The "Bird Nest Protection Project" encourages local people in the Northern Plains landscape to locate, report and monitor nest sites, and therefore reduces the exploitation of eggs and chicks by these communities. The project also increases the breeding success of threatened water birds.
This highly effective project provides benefits to local communities to conserve threatened birds. Under the project, local people are offered a reward for reporting nests, and are paid to monitor and protect the birds until the chicks successfully fledge. They receive a direct benefit at a low cost relative to the conservation benefits. The mechanism for this project is simple. If a community member locates a nest (and indicates to monitoring rangers its location) and chooses to protect the nest, they receive $2.5 per day to protect the nest, until the chicks successfully fledge. If the protected site is a colony with many nests, then two or more people protect it and receive benefits.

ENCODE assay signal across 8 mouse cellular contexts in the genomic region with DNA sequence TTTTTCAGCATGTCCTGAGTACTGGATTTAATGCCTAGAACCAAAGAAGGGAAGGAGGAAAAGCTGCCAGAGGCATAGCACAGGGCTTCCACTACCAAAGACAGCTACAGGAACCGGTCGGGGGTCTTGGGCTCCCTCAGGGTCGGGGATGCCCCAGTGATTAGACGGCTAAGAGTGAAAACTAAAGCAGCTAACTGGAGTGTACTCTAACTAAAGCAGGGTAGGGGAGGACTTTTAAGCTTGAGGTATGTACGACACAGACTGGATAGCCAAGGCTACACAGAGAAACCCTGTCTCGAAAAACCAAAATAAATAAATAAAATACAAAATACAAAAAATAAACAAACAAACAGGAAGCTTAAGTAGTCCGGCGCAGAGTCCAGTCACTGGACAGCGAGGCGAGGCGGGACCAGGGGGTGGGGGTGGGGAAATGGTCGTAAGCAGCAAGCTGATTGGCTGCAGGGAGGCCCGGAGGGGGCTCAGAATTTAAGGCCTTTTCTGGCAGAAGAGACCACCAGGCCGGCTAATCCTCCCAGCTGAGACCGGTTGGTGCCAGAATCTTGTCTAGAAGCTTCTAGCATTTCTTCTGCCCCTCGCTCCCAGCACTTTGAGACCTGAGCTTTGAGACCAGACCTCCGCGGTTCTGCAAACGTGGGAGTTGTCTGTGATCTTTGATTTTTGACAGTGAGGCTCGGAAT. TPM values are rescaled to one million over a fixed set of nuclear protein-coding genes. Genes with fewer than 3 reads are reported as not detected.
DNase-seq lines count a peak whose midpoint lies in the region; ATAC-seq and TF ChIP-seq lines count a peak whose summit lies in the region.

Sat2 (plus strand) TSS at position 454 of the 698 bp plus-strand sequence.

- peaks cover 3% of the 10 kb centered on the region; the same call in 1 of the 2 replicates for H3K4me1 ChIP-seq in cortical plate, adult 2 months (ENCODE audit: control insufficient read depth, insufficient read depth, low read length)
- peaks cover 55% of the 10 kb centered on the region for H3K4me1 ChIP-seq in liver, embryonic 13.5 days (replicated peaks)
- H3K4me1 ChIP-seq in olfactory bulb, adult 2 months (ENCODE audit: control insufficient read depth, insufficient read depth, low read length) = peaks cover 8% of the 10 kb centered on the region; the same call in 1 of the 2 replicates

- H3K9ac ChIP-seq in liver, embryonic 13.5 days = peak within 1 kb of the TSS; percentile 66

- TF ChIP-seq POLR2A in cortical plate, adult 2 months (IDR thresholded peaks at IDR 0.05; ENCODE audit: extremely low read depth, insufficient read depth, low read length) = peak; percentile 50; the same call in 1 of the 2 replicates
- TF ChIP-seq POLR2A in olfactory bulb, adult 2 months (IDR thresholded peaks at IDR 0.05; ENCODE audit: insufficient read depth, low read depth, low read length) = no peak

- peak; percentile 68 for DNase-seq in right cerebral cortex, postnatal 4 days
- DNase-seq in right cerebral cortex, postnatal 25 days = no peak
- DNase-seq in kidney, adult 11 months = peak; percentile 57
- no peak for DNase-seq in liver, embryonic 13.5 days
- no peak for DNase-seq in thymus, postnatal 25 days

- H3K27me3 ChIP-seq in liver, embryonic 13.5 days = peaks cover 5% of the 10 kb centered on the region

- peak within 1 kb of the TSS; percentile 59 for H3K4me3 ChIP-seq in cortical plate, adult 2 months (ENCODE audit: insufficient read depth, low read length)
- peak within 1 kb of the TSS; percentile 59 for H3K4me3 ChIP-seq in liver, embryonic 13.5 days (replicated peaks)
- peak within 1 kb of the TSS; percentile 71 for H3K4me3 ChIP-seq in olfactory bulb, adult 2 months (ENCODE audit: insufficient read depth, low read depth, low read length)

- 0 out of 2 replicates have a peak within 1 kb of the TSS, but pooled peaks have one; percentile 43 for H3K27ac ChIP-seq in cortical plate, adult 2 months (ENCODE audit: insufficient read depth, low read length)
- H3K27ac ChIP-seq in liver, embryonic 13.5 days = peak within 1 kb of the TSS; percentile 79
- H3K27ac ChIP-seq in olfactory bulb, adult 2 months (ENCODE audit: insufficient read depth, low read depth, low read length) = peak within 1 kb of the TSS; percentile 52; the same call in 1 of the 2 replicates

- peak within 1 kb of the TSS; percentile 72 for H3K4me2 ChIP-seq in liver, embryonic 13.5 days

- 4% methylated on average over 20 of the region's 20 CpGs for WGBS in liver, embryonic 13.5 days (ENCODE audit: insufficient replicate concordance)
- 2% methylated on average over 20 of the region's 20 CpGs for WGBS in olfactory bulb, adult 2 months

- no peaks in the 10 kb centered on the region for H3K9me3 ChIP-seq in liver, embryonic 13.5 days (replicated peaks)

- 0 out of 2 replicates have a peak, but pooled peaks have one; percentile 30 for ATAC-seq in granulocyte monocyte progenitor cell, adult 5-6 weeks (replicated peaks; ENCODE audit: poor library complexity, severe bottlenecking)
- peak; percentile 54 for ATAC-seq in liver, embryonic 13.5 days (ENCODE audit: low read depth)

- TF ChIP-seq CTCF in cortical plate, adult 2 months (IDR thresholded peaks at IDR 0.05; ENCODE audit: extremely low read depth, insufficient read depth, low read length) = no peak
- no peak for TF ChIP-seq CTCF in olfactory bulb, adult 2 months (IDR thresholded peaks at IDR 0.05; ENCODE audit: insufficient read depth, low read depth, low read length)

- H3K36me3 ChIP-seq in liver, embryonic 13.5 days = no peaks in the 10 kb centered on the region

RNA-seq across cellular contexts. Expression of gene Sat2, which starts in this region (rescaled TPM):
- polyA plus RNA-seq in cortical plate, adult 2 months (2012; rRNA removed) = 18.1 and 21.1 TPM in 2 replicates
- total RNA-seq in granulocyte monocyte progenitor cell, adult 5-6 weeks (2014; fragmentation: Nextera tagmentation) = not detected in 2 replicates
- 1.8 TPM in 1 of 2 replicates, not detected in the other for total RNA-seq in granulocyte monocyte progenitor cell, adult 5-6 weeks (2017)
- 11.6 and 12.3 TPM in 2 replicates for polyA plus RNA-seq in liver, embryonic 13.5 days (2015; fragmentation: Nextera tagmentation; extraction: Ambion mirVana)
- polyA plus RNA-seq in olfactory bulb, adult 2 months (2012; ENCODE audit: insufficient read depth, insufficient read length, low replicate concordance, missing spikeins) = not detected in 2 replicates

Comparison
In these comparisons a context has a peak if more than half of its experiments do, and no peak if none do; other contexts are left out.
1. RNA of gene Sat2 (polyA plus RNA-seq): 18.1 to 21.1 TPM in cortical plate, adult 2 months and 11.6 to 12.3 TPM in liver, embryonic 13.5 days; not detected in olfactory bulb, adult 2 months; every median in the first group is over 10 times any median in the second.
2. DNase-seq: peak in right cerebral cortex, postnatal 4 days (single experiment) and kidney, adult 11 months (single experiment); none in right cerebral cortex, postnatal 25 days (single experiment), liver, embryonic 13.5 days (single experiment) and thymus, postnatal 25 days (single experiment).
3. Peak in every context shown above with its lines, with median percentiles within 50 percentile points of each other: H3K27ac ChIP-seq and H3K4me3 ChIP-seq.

The wildlife monitoring manager and monitoring rangers check each protected nest and colony regularly to ensure that high quality protection effort is maintained. This enables them to verify that community nest protectors are carrying out their work as well as enabling effective monitoring of bird populations.
Efforts in previous years have indicated how successful this project can be. From 2003-2008, numbers of threatened bird nests in the Northern Plains have increased from 46 to 410 and numbers of chicks fledging from nests have increased from 53 to over 700.